Most people don't realize how much food they throw away every day — from uneaten leftovers to spoiled produce. About 95 percent of the food we throw away ends up in landfills or combustion facilities. This EPA page lists what you can about it.
Annual Earth Day Celebration. The goal of Georgia Tech's Earth Day Celebration is to focus attention on the environment and increase people's awareness of the world around them. This is one of the largest Earth Day celebrations in the southeast.
Green Buzz is a centralized resource for informing, showcasing and encouraging green behaviors, activities, initiatives and events at Georgia Tech. It was designed to showcase the myriad ways in which the Tech community is working to change how people think about and use the planet’s raw materials.
The Brook Byers Institute for Sustainable Systems enhances Georgia Tech’s research, education, and service missions, and campus operations through leadership, communications, development, and decision making inspired and defined by the principles of sustainability. Programs and projects initiated or supported by the BBISS lie at the intersections of these themes.
The Strategic Energy Institute (SEI) develops technologies, policies, and educational programs that have the potential for offering high-impact solutions to pressing near-term energy issues. SEI engages in fundamental energy-related research that will have a long-term, transformative effect on our nation's energy future.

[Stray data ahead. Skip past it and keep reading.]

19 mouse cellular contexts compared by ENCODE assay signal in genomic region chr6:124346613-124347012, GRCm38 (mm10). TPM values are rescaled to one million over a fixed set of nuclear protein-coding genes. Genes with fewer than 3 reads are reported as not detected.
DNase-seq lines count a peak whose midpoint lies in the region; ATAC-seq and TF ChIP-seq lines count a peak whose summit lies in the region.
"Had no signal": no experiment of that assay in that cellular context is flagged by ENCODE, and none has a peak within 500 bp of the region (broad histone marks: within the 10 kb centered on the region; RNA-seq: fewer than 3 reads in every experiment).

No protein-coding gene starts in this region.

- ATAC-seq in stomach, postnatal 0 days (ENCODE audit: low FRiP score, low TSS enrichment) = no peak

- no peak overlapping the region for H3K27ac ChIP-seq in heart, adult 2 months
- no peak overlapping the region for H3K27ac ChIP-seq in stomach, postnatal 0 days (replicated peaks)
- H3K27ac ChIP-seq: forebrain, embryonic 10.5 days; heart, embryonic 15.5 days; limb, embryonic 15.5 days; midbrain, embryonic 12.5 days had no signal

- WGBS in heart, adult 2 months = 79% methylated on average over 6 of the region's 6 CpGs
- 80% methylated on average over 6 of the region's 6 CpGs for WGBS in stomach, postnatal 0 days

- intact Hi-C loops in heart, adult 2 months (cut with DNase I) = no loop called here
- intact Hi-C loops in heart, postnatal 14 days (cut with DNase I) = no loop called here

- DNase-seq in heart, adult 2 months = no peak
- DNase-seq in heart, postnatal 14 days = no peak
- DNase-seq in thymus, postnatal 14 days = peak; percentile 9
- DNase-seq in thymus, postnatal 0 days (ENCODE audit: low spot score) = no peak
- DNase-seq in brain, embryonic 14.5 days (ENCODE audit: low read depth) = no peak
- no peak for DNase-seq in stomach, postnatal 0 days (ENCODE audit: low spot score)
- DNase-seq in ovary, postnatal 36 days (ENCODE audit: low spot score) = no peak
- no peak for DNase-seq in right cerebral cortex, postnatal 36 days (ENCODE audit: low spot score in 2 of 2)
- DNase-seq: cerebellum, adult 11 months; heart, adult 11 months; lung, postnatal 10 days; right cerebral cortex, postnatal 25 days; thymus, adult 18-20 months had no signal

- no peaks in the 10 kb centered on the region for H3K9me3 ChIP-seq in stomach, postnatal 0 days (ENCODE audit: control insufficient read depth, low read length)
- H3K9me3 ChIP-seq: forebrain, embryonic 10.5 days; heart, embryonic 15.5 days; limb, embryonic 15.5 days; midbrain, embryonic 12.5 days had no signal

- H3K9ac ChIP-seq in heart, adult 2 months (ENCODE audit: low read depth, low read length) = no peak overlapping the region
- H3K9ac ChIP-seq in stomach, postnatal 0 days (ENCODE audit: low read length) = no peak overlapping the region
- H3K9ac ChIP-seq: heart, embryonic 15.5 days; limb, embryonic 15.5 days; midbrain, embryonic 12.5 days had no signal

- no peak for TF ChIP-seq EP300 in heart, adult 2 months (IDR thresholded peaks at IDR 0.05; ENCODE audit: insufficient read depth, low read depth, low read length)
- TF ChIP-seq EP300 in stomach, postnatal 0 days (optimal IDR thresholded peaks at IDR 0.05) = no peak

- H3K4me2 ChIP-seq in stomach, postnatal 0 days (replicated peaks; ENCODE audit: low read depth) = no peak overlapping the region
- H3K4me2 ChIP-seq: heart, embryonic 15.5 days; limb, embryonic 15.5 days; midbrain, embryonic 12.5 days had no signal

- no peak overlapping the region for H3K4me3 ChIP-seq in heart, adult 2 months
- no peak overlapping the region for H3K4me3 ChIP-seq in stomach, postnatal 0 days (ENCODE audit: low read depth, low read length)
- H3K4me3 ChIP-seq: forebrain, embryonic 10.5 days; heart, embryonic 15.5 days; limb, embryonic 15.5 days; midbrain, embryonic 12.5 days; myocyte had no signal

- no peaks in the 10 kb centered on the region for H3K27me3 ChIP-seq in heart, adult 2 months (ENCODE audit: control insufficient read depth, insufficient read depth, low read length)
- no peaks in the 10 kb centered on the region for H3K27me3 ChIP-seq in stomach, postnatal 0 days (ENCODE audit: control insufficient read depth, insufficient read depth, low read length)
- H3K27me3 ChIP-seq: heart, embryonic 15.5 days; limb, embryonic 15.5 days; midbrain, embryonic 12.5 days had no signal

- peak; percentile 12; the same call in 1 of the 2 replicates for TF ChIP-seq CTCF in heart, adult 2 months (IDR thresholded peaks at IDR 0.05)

GTRI is a leading applied research and development center that develops energy and environmental solutions. In addition to working with industry, we work with the U.S. Department of Energy, NASA, the National Science Foundation and the U.S. Department of Labor’s Occupational Safety and Health Administration (OSHA).
NASA site - can "adopt" a small piece of the planet. You'll receive a personalized adoption certificate for your unique numbered piece of Earth (on average 55 miles wide) - plus NASA Earth science data collected for that location.
DISCOVR spacecraft's camera is EPIC - Earth Polychromatic Imaging Camera (EPIC) . The series of test images shows the fully illuminated “dark side” of the moon that is never visible from Earth. Camera is a four megapixel CCD camera and telescope on the DSCOVR satellite. From its position between the sun and Earth, DSCOVR conducts its primary mission of real-time solar wind monitoring for the National Oceanic and Atmospheric Administration (NOAA).
Last few years of posters are linked from StarNet. Note: default download is pdf; for jpg, right click on the poster and select "save image as"
pdf of poster is directly at: https://smd-prod.s3.amazonaws.com/science-red/s3fs-public/atoms/files/2018_EarthDayPoster.pdf
Photo 2 in gallery of EPA site 2013 - now on Wayback Machine via Archive.org
For other Globe photos, check for ".gov" results in Google images.
Also of interest: EPA historical photos: https://www.epa.gov/history/historical-photos-and-images